- Court: United States Supreme Court
- Area(s) of Law: Administrative Law
- Date Filed: May 31, 2016
- Case #: 15–290
- Judge(s)/Court Below: ROBERTS, C. J., delivered the opinion of the Court, in which KENNEDY, THOMAS, BREYER, ALITO, SOTOMAYOR, and KAGAN, JJ., joined. KENNEDY, J., filed a concurring opinion, in which THOMAS and ALITO, JJ., joined. KAGAN, J., filed a concurring opinion. GINSBURG, J., filed an opinion concurring in part and concurring in the judgment.
- Full Text Opinion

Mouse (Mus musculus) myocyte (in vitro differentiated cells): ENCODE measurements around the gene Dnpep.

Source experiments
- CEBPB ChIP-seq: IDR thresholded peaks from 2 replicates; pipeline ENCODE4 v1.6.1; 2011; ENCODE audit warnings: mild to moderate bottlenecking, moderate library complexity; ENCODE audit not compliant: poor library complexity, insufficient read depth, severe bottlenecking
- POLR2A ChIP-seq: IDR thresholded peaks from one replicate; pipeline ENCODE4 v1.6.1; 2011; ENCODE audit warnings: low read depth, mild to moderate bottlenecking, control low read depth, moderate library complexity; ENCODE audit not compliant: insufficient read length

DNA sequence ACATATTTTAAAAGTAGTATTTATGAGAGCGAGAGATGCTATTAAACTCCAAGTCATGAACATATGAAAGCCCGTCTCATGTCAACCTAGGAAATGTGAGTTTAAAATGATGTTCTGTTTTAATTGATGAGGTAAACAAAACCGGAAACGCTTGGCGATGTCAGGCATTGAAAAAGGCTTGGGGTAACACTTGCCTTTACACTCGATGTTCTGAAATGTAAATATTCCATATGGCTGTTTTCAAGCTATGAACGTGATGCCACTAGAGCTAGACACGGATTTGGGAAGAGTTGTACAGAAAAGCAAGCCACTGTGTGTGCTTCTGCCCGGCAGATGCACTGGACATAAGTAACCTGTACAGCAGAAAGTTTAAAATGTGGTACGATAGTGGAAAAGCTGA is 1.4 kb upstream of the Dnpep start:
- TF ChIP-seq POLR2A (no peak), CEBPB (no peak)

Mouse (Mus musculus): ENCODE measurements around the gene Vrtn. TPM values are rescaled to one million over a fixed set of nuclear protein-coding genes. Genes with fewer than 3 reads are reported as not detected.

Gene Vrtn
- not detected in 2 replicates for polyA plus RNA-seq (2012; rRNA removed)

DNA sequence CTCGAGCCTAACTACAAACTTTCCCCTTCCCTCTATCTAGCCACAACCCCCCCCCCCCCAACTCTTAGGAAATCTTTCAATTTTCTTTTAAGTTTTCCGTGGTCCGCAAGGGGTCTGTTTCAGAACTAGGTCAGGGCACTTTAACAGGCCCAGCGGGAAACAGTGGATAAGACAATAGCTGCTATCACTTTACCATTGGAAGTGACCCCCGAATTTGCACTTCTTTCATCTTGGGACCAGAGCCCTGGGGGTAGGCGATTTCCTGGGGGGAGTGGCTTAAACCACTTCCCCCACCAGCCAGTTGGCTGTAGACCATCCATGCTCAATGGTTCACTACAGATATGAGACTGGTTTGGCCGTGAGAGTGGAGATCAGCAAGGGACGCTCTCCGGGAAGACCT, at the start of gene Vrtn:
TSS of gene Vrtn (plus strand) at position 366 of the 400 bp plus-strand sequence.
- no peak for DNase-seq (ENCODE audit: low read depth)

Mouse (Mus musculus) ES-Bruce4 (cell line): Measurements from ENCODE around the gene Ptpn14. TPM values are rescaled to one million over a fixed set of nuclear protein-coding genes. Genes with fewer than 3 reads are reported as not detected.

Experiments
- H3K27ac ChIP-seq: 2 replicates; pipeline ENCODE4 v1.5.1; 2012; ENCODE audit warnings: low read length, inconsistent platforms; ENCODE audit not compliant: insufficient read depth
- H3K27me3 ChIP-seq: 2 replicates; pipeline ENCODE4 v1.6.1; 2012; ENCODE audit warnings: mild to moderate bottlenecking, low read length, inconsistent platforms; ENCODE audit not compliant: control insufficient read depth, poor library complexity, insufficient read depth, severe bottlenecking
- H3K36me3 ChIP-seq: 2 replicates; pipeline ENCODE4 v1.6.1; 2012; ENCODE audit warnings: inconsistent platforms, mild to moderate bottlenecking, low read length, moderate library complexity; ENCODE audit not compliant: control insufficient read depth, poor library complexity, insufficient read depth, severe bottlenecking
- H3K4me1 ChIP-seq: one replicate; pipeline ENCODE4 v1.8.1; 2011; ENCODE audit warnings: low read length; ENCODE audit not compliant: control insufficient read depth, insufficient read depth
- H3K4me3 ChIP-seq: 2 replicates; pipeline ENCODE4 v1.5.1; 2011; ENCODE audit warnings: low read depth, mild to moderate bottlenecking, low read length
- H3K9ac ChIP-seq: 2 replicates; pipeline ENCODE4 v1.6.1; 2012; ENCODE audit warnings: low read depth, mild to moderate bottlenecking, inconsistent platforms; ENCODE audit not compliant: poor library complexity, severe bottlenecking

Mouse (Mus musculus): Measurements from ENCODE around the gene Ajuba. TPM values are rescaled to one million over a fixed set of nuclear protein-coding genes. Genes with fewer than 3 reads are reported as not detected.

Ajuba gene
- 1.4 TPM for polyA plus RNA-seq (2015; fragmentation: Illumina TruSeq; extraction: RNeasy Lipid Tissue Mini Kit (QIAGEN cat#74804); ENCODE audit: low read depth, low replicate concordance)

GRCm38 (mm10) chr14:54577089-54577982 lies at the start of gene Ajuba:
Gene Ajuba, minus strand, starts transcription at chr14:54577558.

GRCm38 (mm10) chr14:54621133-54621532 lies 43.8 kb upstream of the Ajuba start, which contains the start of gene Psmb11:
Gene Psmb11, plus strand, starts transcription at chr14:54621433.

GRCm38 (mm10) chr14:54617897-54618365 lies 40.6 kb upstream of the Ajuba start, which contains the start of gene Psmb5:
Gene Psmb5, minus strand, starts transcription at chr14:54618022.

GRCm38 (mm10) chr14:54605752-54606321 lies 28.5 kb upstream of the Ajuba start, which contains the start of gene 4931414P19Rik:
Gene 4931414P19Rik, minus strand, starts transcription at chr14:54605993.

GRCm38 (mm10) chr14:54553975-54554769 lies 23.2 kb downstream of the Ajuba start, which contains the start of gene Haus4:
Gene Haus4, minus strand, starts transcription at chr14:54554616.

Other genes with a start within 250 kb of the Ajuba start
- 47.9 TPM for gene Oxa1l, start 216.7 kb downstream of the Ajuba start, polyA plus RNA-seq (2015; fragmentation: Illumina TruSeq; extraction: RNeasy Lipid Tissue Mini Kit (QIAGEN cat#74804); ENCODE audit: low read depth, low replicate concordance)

In February 2012, the Army Corps of Engineers issued an “approved jurisdictional determination” (JD) that found that Respondent’s wetlands were “navigable waters” under the Clean Water Act, thereby imposing the possibility of civil and criminal penalties on Respondents. Respondents exhausted all available administrative remedies and eventually sought review of the JD in federal court under the Administrative Procedure Act (APA). The district court dismissed the case after holding that the JD was not a “final agency action" and therefore, the court did not have jurisdiction to review the decision. The Eighth Circuit reversed the district court's decision and the Army Corps of Engineers appealed. On review, the Supreme Court held that the JD was a final agency action under the APA because the JD satisfied both prongs of Bennet. The court reasoned that the JD satisfied the first prong of Bennet because a the JD was issued after extensive fact-finding by the Corps and thus marked the consummation of the Corps decision making process on that issue. The court found that the JD satisfied the second prong of Bennet because legal consequences flowed from the Corps’ determination, because it broadened the potential liability the Respondents faced for discharging pollutants without a permit. The Court further reasoned that the Corps' JD constituted a final agency decision because Respondents would have no adequate alternatives to APA review and that if Respondents were to violate the Corps' decision and then dispute the enforcement proceedings, as argued by the Army Corps of Engineers, Respondents would risk incurring serious civil and criminal penalties. AFFIRMED.